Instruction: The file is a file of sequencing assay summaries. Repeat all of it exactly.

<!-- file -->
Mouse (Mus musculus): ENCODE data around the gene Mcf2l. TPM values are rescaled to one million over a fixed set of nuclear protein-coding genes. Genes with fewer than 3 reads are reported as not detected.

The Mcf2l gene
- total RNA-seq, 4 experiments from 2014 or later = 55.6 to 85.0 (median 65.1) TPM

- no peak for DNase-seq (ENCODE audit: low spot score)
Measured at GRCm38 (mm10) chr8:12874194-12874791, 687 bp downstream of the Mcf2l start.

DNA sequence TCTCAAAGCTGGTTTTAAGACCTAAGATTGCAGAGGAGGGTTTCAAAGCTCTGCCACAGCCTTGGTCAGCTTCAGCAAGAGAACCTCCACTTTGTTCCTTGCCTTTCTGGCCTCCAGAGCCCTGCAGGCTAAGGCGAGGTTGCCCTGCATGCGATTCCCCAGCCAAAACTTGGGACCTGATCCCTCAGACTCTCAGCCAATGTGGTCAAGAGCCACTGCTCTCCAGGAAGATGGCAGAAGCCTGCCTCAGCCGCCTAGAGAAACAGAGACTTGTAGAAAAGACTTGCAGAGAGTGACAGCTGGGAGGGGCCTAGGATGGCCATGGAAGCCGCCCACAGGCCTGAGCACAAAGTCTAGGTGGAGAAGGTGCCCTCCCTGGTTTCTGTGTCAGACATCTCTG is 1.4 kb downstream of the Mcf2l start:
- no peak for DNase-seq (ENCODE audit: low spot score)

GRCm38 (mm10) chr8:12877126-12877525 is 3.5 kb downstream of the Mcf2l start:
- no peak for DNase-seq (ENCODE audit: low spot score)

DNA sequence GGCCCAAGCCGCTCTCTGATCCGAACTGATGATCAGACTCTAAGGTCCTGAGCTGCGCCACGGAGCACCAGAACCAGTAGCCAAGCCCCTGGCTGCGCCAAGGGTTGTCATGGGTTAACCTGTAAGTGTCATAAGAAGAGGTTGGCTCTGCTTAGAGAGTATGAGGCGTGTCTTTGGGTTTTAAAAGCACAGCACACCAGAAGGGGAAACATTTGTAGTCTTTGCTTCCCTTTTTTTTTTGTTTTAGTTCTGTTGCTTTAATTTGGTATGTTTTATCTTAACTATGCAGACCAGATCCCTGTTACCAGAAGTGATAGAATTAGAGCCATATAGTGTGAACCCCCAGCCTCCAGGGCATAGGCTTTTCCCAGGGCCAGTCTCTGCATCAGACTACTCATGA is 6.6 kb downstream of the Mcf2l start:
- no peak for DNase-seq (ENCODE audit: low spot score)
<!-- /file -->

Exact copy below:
Mouse (Mus musculus): ENCODE data around the gene Mcf2l. TPM values are rescaled to one million over a fixed set of nuclear protein-coding genes. Genes with fewer than 3 reads are reported as not detected.

The Mcf2l gene
- total RNA-seq, 4 experiments from 2014 or later = 55.6 to 85.0 (median 65.1) TPM

- no peak for DNase-seq (ENCODE audit: low spot score)
Measured at GRCm38 (mm10) chr8:12874194-12874791, 687 bp downstream of the Mcf2l start.

DNA sequence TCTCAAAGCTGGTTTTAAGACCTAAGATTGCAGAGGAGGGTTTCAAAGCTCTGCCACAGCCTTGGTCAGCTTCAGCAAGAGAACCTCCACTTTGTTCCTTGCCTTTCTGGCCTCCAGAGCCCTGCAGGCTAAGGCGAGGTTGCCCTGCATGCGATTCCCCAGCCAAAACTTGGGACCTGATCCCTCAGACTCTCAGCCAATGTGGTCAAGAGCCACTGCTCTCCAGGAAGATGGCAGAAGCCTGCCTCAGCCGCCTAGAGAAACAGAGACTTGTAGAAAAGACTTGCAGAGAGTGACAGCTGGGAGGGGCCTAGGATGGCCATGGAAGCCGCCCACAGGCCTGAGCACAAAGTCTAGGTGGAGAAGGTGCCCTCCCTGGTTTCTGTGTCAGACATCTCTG is 1.4 kb downstream of the Mcf2l start:
- no peak for DNase-seq (ENCODE audit: low spot score)

GRCm38 (mm10) chr8:12877126-12877525 is 3.5 kb downstream of the Mcf2l start:
- no peak for DNase-seq (ENCODE audit: low spot score)

DNA sequence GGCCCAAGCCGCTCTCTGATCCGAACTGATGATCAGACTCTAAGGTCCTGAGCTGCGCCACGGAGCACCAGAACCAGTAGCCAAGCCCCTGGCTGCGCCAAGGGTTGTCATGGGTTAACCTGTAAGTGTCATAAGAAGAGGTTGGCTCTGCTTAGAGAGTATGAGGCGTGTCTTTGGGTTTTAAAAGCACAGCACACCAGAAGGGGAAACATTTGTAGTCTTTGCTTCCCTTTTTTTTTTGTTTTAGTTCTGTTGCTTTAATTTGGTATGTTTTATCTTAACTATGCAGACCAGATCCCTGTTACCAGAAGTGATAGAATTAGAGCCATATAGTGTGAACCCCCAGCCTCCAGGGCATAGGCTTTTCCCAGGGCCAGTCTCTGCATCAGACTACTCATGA is 6.6 kb downstream of the Mcf2l start:
- no peak for DNase-seq (ENCODE audit: low spot score)